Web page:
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How can you prove that $\Bigl\lfloor{x + \dfrac{1}{2}}\Bigr\rfloor$ is a $\theta(x)$ function?

I'm just practicing questions that could come up on an exam and this one was giving me a tough time trying to formally prove it.

$f(x)$ is $\theta(g(x)) \leftrightarrow f(x)$ is $O(g(x))$ and $f(x)$ is $\Omega(g(x))$

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what is $\Omega(g(x))$? – anonymous Oct 24 '10 at 18:12
$\Omega(g(x))$ is the lower bound on the function. Essentially the last thing I said there is that if the upper bound is $O(g(x))$ and the lower bound is $\Omega(g(x))$ are both true then $f(x)$ is $\theta(g(x))$ complexity. – Planeman Oct 24 '10 at 18:19
Do you want to prove this when $x \to \infty$? – svenkatr Oct 24 '10 at 18:22
@Planeman: $\lfloor{x\rfloor} + \Bigl\lfloor{x + \frac{1}{2}\Bigr\rfloor} = \lfloor{2x\rfloor}$ – anonymous Oct 24 '10 at 18:24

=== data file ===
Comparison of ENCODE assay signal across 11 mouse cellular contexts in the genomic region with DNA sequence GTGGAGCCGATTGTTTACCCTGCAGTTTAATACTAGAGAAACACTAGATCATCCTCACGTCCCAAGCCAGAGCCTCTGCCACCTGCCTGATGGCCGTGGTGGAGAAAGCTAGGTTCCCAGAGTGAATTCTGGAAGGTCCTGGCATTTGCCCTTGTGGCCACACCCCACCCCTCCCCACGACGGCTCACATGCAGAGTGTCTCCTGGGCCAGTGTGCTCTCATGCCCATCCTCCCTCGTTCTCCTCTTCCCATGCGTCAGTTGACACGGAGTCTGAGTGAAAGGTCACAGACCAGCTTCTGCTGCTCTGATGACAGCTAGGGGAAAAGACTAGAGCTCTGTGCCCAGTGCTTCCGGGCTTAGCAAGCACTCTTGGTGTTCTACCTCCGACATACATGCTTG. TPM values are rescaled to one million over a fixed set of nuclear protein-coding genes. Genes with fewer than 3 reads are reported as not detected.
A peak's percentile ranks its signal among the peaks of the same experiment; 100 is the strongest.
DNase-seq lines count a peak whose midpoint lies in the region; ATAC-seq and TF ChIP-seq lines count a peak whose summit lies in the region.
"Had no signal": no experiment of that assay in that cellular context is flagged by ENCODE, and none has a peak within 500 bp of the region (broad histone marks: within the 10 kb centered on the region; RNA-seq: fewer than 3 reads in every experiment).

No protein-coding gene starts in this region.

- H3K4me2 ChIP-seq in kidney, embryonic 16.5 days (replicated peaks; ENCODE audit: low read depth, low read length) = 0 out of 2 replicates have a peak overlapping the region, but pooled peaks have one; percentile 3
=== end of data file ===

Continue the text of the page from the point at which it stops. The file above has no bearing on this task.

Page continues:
@svenkatr: I'm not sure how that applies here. You are just trying to bound this function between two other functions. – Planeman Oct 24 '10 at 18:28
up vote 1 down vote accepted

You can write

$$x - \frac{1}{2} \leq \Bigl\lfloor x+\frac{1}{2}\Bigr\rfloor \leq x+\frac{1}{2}$$

Doesn't this give you the result?

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Yeah that works and I had written something down similar to that but it didn't seem that would be sufficient for a "formal" proof. You are correct with that statement though. – Planeman Oct 24 '10 at 18:39

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